By Susan ScottFriday, December 14, 2001
Mention cookie cutters, and most people think of pressing tin shapes into sweet dough. For some of us though, a cookie cutter calls to mind a different image: sharp teeth and bloody wounds. That's because to marine biologists and other ocean lovers, a cookie cutter is a shark.
Cookie cutters of the sea
carve holes in their prey
Cookie-cutter sharks get their name from the neat, Oreo-cookie-size holes they leave in the bodies of tunas, mahimahi, marlins, dolphins, seals and submarines.
But these sharks are puny little things, growing to only 18 inches long with small fins and flabby muscles. How then do these small, poor swimmers get close to such large, fast-swimming prey?
For years scientists knew that the undersides of cookie-cutter sharks glow in the dark. This was no surprise. Cookie cutters are deep-water fish, migrating up and down from the dark depths to the surface like squid and other deep-water fish, which also make their own light.
Researchers believe this self-made light disguises the creatures' shapes and thus protects them from getting eaten. Also, the light may attract potential prey.
But no one knew why fish, dolphins or seals would be attracted to the light made by cookie-cutter sharks. Then in 1998 a Florida biologist made an observation.
When viewed from beneath, the soft glow of the shark's belly blends in with the light from the sky, disguising the shark's outline almost perfectly.
But this researcher also noticed that a band of skin below the fish's jaw has no light-emitting cells and from beneath looks like a dark, oblong object. In fact, its shape resembles the kinds of fish tunas and other fast-swimming marine animals hunt.
And so, the theory goes, a big predator spots this fake fish, shoots up for the kill and instead gets a cookie-size bite in the side.
How do these sharks carve out such uniform balls of flesh?
Like some sharks, the cookie cutter can jut its jaws forward, only remarkably so. After extending its mouth, the shark clamps onto its prey with suction-cup lips and bites down with its sharp teeth. Once attached, the shark turns its body in a circle and cuts a "cookie."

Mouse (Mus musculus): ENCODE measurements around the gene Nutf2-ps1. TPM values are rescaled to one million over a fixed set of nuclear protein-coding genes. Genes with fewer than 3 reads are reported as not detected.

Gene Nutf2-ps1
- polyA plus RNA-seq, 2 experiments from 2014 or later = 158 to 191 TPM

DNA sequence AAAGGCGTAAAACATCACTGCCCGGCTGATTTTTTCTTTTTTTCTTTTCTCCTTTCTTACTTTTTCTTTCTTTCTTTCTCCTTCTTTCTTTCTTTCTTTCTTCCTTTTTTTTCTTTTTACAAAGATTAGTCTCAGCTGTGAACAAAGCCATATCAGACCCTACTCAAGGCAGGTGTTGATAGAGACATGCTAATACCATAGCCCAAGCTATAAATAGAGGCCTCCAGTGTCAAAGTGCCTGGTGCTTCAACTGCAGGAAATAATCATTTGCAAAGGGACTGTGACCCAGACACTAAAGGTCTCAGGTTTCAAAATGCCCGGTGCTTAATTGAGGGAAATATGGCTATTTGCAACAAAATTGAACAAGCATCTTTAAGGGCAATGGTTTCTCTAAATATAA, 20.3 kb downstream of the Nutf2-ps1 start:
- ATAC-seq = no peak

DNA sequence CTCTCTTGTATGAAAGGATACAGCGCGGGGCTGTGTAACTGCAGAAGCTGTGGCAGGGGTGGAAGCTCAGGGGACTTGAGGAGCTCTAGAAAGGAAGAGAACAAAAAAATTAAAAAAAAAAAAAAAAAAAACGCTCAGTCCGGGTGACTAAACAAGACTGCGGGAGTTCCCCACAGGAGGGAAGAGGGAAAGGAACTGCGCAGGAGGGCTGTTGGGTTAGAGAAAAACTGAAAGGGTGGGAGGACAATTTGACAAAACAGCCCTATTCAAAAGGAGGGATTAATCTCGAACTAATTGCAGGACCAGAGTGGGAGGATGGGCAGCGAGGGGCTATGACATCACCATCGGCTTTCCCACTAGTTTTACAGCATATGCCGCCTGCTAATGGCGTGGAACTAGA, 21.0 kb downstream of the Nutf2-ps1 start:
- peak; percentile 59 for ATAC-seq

Such bites usually don't kill the prey, but they nourish the shark, making cookie cutters parasites-in-passing.
It wasn't long ago that people didn't know what caused the round craters sometimes seen in big fish. Then in 1971 a Hawaii researcher who suspected the cigar shark (as it was then called) performed an experiment. He stuck a peach into the open mouth of a dead cigar shark and rotated it. Sure enough, the piece cut from the fruit matched the plugs of flesh found in the stomachs of dead cookie-cutter sharks.
Cookie-cutter sharks are found in tropical waters, and Hawaii is no exception. I have seen these sharks' signatures on the sides of monk seals, and a friend tells me she has seen them on tunas at fish auctions.
Round holes also have been found in underwater cables and at least once in the rubber of a submarine's sonar dome.
These little sharks apparently bite almost anything in sight, but don't worry about losing any tissue from your tush. Only once in Hawaii's recorded history have cookie-cutter bites been seen on a human, and in that case the victim was thought to have drowned first.
Cookie is an American word; the English use the term biscuits. I'm glad these plucky little sharks got the American name. Biscuit-cutter shark just doesn't have the ring.
Marine science writer Susan Scott's Ocean Watch column
appears weekly in the Star-Bulletin. Contact her at http://www.susanscott.net.